|Kevin Meistickle in a photo by Melinda Meistickle from the 1970s.|
By VICTOR E. SASSON
A sports fan who is a careful reader of The Record says a story about a former West Milford man on the Local news front is "misleading" and "in error."
Despite the words "former Met" in the headline, Kevin Meistickle never played for the baseball team, the reader said in an email to The Sasson Report.
Victor: There are two things that are clearly misleading -- the headline says "Former Met" that clearly implies that he played for the Mets.
He never played a game for them and I do not even know if they signed him to a contract. It is not unusual for teams to draft players but not sign them for a variety of reasons.
Calling him a former Met would be like calling someone who ran in a primary for U.S. senator as a "former senator."
The sentence that "Kevin Meistickle spent roughly a decade playing professional baseball for the Atlanta Braves, Minnesota Twins and Atlanta Braves" clearly connotes that he played for those teams.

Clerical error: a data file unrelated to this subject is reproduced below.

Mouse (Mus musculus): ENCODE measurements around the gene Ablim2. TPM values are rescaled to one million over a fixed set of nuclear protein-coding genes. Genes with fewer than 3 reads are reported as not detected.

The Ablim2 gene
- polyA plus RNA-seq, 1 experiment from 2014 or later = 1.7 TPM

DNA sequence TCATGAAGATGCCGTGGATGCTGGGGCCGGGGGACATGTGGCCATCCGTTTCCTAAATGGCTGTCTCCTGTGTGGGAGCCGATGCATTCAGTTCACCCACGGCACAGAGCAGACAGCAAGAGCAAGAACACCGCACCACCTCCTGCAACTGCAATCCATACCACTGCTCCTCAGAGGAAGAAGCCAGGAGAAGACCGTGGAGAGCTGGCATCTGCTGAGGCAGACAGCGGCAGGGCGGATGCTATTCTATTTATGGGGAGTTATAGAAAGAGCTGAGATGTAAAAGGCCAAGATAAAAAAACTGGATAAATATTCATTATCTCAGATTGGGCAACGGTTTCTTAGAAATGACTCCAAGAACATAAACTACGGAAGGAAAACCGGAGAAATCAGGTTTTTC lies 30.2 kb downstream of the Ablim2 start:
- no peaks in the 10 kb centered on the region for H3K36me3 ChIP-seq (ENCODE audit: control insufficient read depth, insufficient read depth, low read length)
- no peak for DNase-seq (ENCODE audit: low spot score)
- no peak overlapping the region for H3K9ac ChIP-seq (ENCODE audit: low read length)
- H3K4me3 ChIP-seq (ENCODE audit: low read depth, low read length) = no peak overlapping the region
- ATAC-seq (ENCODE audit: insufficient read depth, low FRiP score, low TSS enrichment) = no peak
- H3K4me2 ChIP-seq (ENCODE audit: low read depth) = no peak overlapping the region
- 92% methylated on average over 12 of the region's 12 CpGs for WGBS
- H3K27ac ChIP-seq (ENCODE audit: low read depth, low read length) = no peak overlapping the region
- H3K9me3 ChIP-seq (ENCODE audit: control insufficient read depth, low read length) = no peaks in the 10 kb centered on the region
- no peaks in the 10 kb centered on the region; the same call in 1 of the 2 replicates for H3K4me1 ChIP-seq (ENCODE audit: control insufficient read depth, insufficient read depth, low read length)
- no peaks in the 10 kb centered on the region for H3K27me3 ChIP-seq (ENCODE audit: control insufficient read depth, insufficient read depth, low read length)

It should have said "Kevin Meistickle spent roughly a decade playing professional baseball in the farm systems of the Atlanta Braves, Minnesota Twins and Atlanta Braves."
Either poor editing or the author [reporter David M. Zimmer] did not understand the distinctions or both.
Errors have mounted since the unannounced redesign of The Record of Woodland Park in November, and the money-saving shift of production to a Gannett Co. design center in Neptune, where the publisher puts out seven New Jersey dailies.
In an earlier email, the Record reader said:
I never heard of this fellow. After a close reading of the article, it appears that he never played a game in the major leagues, but it was not clear.
I checked him on the Baseball Reference.com website, which has every person who ever played a game in the majors. He was not listed. It appears that he was a career minor leaguer.
The article could not be more misleading.
Besides shifting production to Neptune, Gannett apparently no longer publishes corrections on the second page of the paper, as The Record did occasionally when it was owned by the Borg family.